The other area where these markers hold potential is in tracking improvements due to treatment, LeBlanc said.

"If you can actually see there is a correlation with [biomarkers and] disease progression, you might be able to establish correlations with a drug that in a Phase II trial starts to reverse some of those proteins back towards a more healthy stage," he said. "So, to be able to have markers that would monitor efficacy of drugs against disease is also something that is lacking, because it takes an awful long time to be able to detect that at a symptomatic level."

Caprion and its collaborators will also measure an additional 150 or so proteins via MRM, though with relative rather than the absolute quantitation used in the five-marker subset, and these measurements could also provide useful data from drug development, LeBlanc said.

All [150] were selected because of their relevance to Alzheimer's, so it's hoped that you might develop some interesting pharmacodynamic markers [from this set]," he said, adding that researchers might also be able to gain "insights into the mechanism of action, or confirmation of certain mechanistic phenomena if certain proteins start to go up or down based on the interaction with the drug."

The collaboration's roster of participants, which includes the pharma firms Genentech, Janssen, Lundbeck, Merck, and Takeda, is indicative of the drug industry's interest in such markers.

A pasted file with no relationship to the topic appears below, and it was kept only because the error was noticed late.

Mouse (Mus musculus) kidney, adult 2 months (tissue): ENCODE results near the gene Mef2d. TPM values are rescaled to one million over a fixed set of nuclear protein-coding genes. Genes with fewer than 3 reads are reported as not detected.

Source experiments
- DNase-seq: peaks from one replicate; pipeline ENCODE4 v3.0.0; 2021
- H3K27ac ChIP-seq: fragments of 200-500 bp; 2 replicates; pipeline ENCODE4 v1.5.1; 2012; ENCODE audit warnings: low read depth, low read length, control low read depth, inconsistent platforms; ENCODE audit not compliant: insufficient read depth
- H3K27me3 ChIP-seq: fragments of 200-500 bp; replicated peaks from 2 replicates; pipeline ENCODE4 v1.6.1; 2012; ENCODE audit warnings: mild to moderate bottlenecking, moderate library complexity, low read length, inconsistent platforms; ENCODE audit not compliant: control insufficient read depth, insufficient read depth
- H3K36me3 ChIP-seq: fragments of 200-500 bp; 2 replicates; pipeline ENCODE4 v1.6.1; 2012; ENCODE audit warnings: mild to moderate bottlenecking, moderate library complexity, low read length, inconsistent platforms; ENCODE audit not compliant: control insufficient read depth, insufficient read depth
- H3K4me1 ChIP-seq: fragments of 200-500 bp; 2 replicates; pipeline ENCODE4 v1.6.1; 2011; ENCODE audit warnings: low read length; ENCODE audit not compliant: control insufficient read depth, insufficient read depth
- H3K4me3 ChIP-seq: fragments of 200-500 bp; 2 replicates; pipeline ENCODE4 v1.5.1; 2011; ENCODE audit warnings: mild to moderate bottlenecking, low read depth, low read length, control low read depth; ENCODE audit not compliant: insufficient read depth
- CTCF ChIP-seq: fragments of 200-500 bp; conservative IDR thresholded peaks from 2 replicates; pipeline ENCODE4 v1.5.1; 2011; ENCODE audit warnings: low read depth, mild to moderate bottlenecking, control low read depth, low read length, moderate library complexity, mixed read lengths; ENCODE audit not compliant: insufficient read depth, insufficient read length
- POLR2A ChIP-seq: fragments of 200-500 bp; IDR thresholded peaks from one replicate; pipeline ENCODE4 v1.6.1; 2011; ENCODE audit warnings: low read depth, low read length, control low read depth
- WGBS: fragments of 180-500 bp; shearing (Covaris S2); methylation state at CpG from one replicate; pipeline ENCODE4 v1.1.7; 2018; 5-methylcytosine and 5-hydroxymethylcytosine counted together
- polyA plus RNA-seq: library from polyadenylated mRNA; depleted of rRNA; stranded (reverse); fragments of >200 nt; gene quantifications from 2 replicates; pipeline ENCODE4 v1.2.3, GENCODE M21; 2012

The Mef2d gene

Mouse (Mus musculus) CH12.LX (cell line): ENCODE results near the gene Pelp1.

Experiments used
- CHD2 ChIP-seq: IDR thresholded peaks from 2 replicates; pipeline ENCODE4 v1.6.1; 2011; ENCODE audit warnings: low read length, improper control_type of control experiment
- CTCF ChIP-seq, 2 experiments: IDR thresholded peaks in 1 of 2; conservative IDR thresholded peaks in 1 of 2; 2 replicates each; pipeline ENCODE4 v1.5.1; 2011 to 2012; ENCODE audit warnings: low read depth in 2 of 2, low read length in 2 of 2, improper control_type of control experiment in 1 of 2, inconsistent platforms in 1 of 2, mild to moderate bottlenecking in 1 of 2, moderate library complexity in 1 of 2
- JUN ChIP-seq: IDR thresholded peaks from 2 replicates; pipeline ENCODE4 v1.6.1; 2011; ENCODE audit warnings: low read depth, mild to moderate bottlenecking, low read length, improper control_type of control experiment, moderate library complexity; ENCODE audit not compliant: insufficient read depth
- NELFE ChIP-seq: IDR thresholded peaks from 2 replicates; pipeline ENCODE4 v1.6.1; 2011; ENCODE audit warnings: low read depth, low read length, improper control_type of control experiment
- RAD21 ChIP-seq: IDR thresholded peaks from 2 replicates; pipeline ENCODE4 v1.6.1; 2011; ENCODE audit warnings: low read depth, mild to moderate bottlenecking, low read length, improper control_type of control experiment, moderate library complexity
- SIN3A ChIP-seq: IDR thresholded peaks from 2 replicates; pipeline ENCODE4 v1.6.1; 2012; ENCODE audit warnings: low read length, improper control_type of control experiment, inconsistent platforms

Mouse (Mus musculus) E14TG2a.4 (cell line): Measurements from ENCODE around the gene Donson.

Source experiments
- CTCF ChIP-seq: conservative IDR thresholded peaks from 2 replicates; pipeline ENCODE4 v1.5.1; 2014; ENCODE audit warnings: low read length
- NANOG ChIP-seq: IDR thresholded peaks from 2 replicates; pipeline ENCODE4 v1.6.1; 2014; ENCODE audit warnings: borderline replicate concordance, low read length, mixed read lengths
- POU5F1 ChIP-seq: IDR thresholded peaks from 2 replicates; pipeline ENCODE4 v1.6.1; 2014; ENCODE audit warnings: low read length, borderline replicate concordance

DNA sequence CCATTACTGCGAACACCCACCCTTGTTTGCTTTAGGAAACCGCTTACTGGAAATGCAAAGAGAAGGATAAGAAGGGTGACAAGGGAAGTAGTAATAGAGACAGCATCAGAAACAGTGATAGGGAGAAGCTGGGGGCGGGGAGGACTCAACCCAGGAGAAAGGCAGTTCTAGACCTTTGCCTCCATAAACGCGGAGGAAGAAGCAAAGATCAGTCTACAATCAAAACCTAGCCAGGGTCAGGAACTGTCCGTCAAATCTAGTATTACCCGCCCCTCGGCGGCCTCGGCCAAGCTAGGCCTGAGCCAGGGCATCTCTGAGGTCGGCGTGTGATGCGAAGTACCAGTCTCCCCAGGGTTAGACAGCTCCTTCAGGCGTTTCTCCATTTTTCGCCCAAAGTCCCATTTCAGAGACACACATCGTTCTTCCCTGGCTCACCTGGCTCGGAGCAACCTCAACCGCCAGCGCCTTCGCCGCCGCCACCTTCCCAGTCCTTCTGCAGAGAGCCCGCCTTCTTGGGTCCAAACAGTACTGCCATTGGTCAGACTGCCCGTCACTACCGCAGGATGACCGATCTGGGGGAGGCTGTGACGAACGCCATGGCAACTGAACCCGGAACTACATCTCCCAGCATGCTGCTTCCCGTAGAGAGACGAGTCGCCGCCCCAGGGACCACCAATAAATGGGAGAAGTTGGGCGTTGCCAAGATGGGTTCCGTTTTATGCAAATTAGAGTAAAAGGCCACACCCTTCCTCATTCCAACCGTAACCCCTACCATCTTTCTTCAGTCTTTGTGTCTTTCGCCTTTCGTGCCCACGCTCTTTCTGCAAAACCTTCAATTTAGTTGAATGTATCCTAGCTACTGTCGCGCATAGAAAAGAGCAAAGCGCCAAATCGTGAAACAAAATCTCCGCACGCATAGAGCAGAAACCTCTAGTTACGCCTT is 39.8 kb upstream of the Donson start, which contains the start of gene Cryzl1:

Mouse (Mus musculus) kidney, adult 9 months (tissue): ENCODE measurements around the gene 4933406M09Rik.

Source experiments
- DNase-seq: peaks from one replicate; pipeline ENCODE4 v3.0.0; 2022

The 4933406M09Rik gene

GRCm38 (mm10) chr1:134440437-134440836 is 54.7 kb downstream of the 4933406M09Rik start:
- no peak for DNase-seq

Caprion is one of a number of companies and research groups that have pursued either CSF or blood-based protein markers for early detection or progression of Alzheimer's, but currently tau and Aβ remain the only protein markers commonly used in clinical and clinical trial work.

LeBlanc said he expects the five proteins being tested in the new stage of the collaboration would likely prove most useful in combination with more established measures like tau, Aβ, and clinical and imaging data.

"I think it's really by combining additional proteins with tau and Aβ and mental exams and imaging that you will ultimately make headway," he said.

"Of course, this is our first independent verification of the data [from the 2015 study]," he added. "It's the first time we're doing it on a longitudinal set of samples. So, we'll know more about how this can be deployed clinically after these experiments are completed."

Caprion has offered MRM-based measurements of the 142 CNS-related proteins detailed in the Proteomics – Clinical Applications study since it launched its CNS ProteoCarta panel in 2014. In addition to Alzheimer's-linked proteins, the company has added assays to proteins linked to other neurodegenerative diseases like Parkison's, LeBlanc said, adding that it has seen steady demand from the panel from drug companies working in this area.

"We've seen quite a bit of interest in this [panel]," he said. "People, for instance, are using it in their mouse models of Alzheimer's disease or preclinical studies of a compound to see what proteins are being impacted. It's an interesting way to, for not that much money, track quite a few proteins in multiplex and get a sense of what's going on."